Posts by Travis DJ

1) Questions and Answers : Web site : Questions about R@H's san setup (Message 45883)
Posted 10 Sep 2007 by Travis DJ
Post:
I was wondering about the reason for the choice of the Polyserve matrix server/san backend over a Dell|EMC SAN solution.

The company I work for recently purchased a Dell/EMC Cx10 SAN and we have it attached to 3 PowerEdge 1950s. To date we haven't had any trouble with it or the 1950s; in fact one day I was load-balancing our UPSes and (intentionally) uplugged one of the two power inputs on the SAN. No sooner than I plugged it back into another UPS, Dell gold technical support was calling my cell phone and asking if there was any trouble. Needless to say I was impressed.

It almost seems like anathema to invest in a SAN solution owned by HP that will be running on Dell servers. :)

2) Message boards : Number crunching : 64-Bit Rosetta? (Message 19258)
Posted 24 Jun 2006 by Travis DJ
Post:
This is almost over my head..but from what I know..

FPU registers are 80-bit which is why they can store two 32-bit values and there are 8 of them. That also explains why SSE is a better option (than making a pure x64 binary) because the 8 SSE registers are 128-bit wide and can hold 4 single precision results per register and it wouldn't require a rewrite.

What I am not sure I fully comprehend is how the FPU behaves in x64 mode. I understand that the GPRs in x64 are really actually general purpose registers as opposed to IA-32's somewhat limited uses on all the available registers can be used for. At least form Wikipedia, it's said that SSE2 repleaces x87 in x64 mode and there is the choice of 32 or 64 bit precision (I assume that's called by the programmer in the code).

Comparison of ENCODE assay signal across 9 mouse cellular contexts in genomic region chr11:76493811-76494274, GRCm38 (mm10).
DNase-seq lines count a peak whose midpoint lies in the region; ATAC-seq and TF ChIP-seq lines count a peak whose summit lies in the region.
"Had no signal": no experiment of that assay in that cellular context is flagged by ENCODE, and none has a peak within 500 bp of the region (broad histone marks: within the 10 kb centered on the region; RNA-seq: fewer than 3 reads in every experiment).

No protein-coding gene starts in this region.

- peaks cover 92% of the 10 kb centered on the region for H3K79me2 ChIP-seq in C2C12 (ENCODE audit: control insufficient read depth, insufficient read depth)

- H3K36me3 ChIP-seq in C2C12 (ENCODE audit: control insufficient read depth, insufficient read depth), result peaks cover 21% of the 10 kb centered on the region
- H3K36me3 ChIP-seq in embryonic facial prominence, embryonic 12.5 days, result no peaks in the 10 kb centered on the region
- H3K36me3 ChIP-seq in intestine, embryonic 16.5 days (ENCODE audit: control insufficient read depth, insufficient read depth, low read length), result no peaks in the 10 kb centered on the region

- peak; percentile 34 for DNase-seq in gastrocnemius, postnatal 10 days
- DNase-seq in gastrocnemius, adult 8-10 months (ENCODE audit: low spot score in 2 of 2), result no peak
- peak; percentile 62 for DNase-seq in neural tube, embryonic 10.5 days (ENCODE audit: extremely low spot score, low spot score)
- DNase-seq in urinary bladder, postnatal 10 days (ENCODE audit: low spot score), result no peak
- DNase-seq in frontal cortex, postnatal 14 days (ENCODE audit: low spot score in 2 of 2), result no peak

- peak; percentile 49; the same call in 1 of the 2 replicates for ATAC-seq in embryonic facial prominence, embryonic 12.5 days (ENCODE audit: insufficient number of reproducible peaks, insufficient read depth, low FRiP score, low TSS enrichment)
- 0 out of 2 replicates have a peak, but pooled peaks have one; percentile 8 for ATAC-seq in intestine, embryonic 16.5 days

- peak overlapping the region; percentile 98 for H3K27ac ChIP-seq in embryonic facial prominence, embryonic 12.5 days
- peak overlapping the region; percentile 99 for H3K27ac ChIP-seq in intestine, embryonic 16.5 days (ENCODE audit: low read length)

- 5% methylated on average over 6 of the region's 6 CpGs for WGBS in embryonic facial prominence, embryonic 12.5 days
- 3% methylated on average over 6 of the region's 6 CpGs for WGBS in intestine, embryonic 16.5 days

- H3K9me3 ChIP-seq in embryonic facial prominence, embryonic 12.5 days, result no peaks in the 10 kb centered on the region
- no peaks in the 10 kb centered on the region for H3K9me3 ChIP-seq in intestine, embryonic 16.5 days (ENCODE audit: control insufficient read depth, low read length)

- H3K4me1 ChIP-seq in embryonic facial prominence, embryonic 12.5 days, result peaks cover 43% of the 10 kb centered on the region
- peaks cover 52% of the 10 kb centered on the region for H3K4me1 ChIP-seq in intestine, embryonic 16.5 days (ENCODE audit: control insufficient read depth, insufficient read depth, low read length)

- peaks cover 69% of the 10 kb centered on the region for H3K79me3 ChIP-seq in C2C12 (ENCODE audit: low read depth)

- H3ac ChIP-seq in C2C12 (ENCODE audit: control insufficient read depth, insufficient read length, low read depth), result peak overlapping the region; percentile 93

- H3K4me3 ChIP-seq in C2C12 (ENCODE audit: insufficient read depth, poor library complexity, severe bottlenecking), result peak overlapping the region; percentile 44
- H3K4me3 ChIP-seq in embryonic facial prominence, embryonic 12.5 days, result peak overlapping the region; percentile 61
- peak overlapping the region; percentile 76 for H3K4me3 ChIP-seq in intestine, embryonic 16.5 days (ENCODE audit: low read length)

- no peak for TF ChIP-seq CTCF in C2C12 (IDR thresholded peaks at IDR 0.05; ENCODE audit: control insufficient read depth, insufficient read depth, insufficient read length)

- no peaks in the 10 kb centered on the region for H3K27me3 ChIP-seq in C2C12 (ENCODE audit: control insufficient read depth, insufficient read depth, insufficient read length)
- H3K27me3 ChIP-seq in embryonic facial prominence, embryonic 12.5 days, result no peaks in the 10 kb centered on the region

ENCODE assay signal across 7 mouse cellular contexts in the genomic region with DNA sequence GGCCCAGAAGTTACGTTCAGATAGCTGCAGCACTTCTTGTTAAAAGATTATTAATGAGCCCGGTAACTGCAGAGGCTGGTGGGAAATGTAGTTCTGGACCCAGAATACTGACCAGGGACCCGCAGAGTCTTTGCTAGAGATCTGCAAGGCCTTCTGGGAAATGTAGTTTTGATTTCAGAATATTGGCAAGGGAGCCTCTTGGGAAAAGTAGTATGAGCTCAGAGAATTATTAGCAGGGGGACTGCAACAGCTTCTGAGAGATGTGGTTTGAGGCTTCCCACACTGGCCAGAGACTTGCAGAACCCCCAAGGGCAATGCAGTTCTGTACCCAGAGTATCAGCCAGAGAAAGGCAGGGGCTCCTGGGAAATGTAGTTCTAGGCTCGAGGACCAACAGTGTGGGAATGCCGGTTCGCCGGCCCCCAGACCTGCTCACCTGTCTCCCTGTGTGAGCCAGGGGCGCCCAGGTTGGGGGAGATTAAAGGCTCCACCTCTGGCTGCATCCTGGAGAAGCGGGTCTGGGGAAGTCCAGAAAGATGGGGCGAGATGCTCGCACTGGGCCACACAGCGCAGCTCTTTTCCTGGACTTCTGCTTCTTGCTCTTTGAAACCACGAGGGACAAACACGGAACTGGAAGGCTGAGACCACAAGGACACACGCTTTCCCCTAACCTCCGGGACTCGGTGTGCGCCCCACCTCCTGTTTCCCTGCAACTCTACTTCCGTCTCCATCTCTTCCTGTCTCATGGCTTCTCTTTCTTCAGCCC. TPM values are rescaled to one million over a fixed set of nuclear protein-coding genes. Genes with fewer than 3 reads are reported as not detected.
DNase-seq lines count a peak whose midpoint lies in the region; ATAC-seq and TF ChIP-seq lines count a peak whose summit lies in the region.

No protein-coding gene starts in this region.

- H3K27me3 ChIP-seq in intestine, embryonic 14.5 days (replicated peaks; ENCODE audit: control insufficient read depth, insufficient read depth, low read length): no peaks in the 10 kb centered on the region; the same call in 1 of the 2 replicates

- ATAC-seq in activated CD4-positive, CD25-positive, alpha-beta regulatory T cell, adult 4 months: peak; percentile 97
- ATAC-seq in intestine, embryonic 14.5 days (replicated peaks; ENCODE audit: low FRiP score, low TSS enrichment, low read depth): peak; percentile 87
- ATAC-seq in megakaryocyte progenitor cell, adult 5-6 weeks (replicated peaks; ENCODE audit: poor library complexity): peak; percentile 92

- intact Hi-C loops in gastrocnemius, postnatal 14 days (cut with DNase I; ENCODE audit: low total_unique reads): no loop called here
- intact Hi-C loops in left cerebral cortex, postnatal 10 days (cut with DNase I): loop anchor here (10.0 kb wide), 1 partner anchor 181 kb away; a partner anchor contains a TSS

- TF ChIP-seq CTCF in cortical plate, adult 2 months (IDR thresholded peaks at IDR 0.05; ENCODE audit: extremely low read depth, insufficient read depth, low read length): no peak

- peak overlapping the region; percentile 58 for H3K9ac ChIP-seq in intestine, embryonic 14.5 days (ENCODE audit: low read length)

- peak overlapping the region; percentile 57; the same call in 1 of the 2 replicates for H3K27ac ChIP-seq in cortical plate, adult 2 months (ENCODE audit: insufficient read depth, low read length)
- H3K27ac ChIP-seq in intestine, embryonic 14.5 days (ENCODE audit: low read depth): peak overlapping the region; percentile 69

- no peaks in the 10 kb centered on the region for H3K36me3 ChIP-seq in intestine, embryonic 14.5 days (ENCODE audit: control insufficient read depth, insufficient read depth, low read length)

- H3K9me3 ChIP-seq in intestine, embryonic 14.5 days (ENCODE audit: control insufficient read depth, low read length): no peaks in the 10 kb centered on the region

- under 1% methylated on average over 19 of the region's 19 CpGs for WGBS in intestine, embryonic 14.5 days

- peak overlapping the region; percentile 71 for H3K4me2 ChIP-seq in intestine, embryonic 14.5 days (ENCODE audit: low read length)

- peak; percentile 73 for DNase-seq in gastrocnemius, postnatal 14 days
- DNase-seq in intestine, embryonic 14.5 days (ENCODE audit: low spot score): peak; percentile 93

So from what I gather from reading that and what I already know, it seems right to assume there is no real benefit from making a 64-bit binary for Rosetta given what the program does as SSE/2 can fully accomodate that in 32-bit mode as it is. Right? :)
3) Message boards : Number crunching : 64-Bit Rosetta? (Message 19256)
Posted 24 Jun 2006 by Travis DJ
Post:
This is almost over my head..but from what I know..

FPU registers are 80-bit which is why they can store two 32-bit values and there are 8 of them. That also explains why SSE is a better option (than x64) because the 8 SSE registers are 128-bit wide and can hold 4 single precision results per register.

What I am not sure I fully comprehend is how the FPU behaves in x64 mode. I understand that the GPRs in x64 are really actually general purpose registers as opposed to IA-32's somewhat limited uses on all the available registers can be used for. At least form Wikipedia, it's said that SSE2 repleaces x87 in x64 mode and there is the choice of 32 or 64 bit precision (I assume that's called by the programmer in the code).

So from what I gather from reading that and what I already know, it seems right to assume there is no real benefit from making a 64-bit binary for Rosetta given what the program does as SSE/2 can fully accomodate that in 32-bit mode as it is. Right? :)